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Horror of Dracula

“I am Dracula and I welcome you to my house.”

Known simply as Dracula in the UK where it originated, this is one of Hammer’s seminal horror films and starred one of their most iconic duos, Peter Cushing and Christopher Lee, in the roles of Count Dracula and Professor Van Helsing respectively.

Released in 1958 as a full color film, this version of the classic vampire tale takes its own direction as many such films on the iconic vampire have. It’s one of the films that made Hammer a household name in horror for many years, and for good reason. It came out on the heels of their own take on Frankenstein in The Curse of Frankenstein, largely due to the success the earlier film brought them, which also featured Cushing and lee.

Classic Christopher Lee

We start off following Jonathan Harker (played by John Van Eyssen) as he travels to Castle Dracula and we quickly realize that there is no Renfield here, as Jonathan takes on most of that role in this film while having the trappings of the original Harker, and some interesting decisions make him very different from this standard Dracula character.

The focus then shifts from Harker to Van Helsing who wishes to find out what happened to his friend, but the locals are reluctant to aid him, barring one barmaid who steers him in the right direction. Once Van Helsing is introduced, things do slow down a bit to catch him and us up with what is going on, but then the chase is on again.

Through Van Helsing we meet the Holmwoods: Arthur Holmwood (Michael Gough), his wife Mina (Melissa Stribling), and Harker’s fiancĂ©e and Arthur’s ill sister Lucy (Carol Marsh). And we spend a large portion of the film interacting with this group as they have to deal with Dracula and his machinations.

This one is not a slow burn, unlike many movies of the times. It does have moments where the pace is toned down a bit, but these are mostly to build more tension. We meet Dracula very early on, and it doesn’t take long for the movie to let us know that he’s not one to trifle with, despite his friendly initial greeting to Harker. The ending is especially active and downright frantic, which fits the situation well.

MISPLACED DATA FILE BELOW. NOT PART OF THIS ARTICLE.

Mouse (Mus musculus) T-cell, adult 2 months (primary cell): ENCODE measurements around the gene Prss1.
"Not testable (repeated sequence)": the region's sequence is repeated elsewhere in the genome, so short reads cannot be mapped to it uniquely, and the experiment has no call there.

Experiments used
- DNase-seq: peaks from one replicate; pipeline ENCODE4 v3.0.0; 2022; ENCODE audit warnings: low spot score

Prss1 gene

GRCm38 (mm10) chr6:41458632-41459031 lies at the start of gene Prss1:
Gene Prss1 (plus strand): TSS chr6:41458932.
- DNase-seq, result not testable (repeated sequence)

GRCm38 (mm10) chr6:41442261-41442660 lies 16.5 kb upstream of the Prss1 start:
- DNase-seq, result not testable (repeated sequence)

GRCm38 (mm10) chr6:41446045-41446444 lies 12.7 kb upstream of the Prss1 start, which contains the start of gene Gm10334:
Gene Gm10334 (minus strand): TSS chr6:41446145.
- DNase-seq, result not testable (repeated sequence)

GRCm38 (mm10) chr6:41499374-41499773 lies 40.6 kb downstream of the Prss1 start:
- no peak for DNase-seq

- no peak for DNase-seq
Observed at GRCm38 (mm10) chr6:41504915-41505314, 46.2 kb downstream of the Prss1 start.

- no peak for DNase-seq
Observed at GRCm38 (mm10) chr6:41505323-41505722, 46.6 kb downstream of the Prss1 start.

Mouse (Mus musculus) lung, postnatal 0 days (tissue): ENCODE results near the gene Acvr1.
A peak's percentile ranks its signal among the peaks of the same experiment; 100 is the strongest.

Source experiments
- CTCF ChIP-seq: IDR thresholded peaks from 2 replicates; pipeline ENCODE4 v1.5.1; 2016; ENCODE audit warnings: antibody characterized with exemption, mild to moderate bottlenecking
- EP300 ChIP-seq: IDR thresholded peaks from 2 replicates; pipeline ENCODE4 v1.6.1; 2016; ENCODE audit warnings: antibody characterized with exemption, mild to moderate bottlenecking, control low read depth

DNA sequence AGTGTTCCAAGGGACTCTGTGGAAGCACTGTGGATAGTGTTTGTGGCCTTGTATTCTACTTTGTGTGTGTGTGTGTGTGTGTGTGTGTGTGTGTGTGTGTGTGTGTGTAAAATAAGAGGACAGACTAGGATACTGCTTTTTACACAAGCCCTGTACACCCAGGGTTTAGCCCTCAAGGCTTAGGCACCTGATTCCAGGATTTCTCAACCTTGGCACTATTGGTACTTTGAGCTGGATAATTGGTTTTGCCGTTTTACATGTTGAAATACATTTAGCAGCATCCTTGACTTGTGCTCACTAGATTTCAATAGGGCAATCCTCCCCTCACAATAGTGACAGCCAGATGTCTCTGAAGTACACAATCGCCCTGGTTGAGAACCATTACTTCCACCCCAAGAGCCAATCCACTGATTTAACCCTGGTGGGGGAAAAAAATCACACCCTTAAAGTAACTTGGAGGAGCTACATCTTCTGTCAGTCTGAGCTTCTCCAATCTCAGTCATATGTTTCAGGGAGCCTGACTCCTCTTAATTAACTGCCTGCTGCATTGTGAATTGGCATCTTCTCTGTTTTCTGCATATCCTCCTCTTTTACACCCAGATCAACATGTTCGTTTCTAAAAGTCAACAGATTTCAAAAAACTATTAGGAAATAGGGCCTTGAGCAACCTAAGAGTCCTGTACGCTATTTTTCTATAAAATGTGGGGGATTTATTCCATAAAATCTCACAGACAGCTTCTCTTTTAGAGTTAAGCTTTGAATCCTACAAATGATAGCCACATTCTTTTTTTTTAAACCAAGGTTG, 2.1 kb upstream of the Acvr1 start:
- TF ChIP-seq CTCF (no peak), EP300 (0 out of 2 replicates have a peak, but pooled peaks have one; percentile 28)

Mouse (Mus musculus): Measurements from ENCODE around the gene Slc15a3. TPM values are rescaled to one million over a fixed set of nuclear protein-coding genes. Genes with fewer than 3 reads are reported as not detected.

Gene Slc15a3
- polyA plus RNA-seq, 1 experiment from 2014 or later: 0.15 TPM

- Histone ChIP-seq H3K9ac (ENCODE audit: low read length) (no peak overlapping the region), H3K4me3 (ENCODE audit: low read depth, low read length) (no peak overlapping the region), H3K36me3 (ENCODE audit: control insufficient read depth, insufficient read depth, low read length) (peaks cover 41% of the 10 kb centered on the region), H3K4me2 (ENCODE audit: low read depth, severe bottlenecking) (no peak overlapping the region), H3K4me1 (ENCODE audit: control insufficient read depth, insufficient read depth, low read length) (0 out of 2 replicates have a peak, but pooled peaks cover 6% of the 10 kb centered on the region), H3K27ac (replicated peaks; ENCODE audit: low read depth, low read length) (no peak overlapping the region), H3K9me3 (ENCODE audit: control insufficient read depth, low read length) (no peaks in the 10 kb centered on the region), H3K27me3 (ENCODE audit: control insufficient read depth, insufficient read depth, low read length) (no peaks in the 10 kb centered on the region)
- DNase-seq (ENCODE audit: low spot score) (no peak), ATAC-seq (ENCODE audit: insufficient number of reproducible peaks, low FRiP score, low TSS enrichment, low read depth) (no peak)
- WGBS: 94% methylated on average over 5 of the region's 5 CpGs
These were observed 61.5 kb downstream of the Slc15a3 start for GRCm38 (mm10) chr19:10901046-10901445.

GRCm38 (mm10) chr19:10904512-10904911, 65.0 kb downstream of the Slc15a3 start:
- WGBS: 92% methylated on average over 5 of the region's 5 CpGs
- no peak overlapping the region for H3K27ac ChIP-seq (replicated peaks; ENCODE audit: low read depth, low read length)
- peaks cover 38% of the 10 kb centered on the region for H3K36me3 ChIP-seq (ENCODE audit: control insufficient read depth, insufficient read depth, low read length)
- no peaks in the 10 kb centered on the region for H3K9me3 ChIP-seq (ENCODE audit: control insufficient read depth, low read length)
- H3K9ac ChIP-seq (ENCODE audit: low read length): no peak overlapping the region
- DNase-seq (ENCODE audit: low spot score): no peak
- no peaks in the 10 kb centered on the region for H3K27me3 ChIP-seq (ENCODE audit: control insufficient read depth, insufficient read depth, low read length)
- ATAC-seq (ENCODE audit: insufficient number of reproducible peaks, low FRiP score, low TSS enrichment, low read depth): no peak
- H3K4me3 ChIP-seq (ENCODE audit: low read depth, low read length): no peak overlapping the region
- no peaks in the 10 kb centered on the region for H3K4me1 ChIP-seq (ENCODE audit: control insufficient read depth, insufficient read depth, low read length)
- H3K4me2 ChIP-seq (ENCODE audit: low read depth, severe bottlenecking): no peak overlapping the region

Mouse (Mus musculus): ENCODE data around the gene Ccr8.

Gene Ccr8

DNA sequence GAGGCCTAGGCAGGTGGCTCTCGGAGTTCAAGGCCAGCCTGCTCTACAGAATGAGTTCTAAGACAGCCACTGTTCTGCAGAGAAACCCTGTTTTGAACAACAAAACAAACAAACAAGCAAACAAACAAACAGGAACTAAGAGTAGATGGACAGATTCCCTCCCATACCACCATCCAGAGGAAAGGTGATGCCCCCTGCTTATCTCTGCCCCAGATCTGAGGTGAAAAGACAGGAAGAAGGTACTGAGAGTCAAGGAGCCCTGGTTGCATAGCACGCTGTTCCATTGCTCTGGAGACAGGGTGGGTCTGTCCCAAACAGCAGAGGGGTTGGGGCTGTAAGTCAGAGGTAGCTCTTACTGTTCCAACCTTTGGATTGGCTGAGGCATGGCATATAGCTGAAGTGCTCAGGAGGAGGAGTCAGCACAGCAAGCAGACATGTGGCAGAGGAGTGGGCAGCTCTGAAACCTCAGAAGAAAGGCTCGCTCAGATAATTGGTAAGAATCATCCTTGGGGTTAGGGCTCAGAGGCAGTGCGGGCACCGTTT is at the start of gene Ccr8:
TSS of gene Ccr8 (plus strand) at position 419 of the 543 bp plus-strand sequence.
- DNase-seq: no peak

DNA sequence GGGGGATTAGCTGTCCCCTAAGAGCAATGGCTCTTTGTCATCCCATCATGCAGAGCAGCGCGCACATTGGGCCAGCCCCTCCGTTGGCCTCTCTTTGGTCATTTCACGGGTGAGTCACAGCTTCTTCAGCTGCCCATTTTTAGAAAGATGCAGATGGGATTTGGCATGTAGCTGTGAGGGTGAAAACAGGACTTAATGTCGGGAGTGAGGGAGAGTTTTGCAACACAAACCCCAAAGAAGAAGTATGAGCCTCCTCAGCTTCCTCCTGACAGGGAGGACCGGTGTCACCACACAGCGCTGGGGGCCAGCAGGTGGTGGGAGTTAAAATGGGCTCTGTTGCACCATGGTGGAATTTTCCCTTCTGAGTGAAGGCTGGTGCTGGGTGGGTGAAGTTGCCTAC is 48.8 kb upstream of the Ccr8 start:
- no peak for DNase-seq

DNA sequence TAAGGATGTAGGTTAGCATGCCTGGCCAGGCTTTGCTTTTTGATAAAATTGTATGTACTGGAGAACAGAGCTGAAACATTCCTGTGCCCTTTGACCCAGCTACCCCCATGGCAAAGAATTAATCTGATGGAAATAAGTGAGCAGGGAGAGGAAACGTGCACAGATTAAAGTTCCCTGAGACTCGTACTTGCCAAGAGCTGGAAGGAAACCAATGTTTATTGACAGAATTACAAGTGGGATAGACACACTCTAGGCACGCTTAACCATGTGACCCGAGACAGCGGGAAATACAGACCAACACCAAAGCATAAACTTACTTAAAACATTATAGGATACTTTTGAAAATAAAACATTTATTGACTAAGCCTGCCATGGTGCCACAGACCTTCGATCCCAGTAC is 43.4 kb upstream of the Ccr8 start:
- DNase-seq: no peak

"I am very cross with you, Dracula."

The cast, and especially the main cast, is excellent here. I expect that from Cushing, Lee, and Gough, but I want to also give Marsh and Stribling a lot of credit here as they play their roles so well, even if Marsh is mostly bedridden. Mina is a more active character than Lucy is in this picture, and Stribling brilliantly plays her and how she handles the changing situations she has to deal with. Van Eyssen is also great as Harker, which is important as he’s our only protagonist for the earliest portion of the film.

The character of Dracula in this film is such a great mix of threatening, charming, tragic, erotic, and bestial. It makes him a dynamic figure when he’s on screen, even when he’s first introduced, and he acts so very normally. Lee has a way of just glaring that is perfect for the role, letting you know that he means business, in more than one meaning of that word. His presence is so effective that we can feel that ominous figure watching our protagonists even when he’s not on the screen.

"No one gets me out of bed this early!"

This is a gem of a movie. This is one of the reasons that Hammer is so well known for classic horror, and why they’re still beloved by fans today. Cushing and Lee can make any movie better just by being in it, but here they make a solid production even better. The sets are evocative of the time, Dracula is a figure that reflects that mix of eroticism and fear that we come to expect from this story, the cast sells their roles and situations well, and the use of decent, if limited, special effects all combine to make this an easy film to recommend.

--Christopher Lee and Peter Cushing would play this duo several more times in other Hammer Dracula films, although some lacked one or the other. They also teamed up for many other horror films as well, both before and after this one, and not always for Hammer.

--Michael Gough is widely known for his many roles in TV and film. This includes Doctor Who, where he was the Celestial Toymaker in that first Doctor story and Councillor Hedin in the fifth Doctor story ‘Arc of Infinity.’

--Like their immediately previous horror outing Curse of Frankenstein (which I will review soon), Universal put Hammer on notice to not copy their classic movie in their own rendition, and the fact that this one does deviate from the book more than most Dracula films is at least partially due to this threat.

--The ending scene with Van Helsing and Dracula was heavily cut originally from what I’ve been able to find, and restored, or partially restored at any rate, for release on DVD and Blu-Ray. It’s rather gruesome for the time in which it was made, so I see why it was cut, but I’m glad it’s back.

Four bloody vampire fangs out of four.

Morella is a Gen Xer who likes strange things a bit too much.

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